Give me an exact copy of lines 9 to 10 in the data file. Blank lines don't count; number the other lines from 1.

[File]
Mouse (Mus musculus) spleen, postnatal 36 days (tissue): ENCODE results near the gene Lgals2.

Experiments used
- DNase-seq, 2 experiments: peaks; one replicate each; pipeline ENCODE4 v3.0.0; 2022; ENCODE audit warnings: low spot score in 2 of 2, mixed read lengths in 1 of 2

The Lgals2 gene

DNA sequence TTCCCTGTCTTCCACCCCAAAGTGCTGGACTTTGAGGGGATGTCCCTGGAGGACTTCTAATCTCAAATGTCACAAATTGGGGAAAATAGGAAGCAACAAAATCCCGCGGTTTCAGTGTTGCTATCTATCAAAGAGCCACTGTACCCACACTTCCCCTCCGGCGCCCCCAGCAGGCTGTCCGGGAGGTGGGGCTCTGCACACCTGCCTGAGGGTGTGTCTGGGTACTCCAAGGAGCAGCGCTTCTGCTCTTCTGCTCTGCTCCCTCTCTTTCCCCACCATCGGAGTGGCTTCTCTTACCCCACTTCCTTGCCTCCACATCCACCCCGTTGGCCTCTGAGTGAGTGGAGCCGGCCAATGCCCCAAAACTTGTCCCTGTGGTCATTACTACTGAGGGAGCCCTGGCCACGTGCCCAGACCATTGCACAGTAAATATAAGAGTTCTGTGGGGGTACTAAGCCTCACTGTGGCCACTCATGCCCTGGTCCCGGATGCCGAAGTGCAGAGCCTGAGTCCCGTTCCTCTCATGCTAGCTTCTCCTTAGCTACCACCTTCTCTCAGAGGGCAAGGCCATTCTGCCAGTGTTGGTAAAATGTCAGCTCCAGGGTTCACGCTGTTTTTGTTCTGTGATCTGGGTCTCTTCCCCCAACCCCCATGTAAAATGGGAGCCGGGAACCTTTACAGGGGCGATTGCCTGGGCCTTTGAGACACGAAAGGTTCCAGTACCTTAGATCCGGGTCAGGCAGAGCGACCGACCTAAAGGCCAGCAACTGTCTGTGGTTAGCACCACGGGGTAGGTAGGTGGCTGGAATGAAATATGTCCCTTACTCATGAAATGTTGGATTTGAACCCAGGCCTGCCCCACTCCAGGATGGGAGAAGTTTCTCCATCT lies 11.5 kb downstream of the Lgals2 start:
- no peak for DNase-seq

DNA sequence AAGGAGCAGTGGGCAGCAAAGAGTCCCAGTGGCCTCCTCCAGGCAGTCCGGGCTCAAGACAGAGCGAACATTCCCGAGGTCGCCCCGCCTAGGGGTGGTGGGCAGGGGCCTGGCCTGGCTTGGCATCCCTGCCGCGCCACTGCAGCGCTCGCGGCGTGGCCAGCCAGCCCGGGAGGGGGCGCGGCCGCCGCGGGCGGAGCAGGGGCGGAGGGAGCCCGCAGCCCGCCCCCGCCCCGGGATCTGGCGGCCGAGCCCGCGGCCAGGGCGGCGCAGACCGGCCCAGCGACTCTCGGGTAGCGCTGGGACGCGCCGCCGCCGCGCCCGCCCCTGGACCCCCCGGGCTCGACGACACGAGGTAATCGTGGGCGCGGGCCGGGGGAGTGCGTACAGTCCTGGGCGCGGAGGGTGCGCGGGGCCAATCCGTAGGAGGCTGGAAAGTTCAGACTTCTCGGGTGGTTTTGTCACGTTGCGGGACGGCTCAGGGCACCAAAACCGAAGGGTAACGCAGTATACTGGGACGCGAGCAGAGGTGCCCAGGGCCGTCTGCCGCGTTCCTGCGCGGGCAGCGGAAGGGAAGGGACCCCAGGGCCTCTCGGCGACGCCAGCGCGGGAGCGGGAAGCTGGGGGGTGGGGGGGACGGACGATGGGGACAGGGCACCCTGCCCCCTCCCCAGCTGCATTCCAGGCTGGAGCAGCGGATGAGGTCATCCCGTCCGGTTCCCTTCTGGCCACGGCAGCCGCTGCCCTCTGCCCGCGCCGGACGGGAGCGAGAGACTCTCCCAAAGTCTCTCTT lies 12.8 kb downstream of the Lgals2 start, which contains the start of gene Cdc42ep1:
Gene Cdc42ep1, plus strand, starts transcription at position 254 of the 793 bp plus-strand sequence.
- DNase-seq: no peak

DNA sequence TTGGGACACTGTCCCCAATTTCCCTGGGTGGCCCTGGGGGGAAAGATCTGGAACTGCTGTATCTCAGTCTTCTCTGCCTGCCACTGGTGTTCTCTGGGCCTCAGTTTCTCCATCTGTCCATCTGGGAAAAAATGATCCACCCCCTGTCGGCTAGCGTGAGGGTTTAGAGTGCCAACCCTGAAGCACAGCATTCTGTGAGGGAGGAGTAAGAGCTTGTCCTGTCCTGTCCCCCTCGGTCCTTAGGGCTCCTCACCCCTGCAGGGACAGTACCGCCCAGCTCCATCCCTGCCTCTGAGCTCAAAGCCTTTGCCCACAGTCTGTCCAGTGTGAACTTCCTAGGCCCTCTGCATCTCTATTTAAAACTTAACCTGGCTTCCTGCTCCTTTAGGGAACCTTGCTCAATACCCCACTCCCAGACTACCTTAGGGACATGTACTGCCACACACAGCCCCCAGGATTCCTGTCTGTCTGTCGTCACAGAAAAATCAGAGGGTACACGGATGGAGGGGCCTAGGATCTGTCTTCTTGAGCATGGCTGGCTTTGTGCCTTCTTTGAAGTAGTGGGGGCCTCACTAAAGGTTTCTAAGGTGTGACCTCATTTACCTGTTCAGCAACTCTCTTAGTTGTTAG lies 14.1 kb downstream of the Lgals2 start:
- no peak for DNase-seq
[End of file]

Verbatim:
- DNase-seq: no peak

DNA sequence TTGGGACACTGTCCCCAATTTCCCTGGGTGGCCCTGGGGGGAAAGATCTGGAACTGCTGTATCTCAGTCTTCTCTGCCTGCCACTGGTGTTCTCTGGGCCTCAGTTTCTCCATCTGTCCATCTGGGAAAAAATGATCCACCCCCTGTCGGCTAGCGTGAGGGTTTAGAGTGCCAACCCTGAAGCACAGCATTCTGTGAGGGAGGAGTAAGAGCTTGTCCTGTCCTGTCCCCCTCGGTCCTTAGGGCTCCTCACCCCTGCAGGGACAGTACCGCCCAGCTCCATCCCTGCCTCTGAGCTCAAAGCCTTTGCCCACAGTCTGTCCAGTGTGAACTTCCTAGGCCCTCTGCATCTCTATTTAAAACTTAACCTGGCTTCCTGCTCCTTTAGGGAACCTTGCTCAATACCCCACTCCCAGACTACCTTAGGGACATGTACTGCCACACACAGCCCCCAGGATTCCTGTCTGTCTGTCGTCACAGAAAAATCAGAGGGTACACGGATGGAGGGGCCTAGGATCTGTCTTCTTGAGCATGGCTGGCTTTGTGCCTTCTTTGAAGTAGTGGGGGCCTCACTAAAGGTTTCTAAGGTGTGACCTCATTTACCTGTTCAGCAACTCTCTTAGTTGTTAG lies 14.1 kb downstream of the Lgals2 start: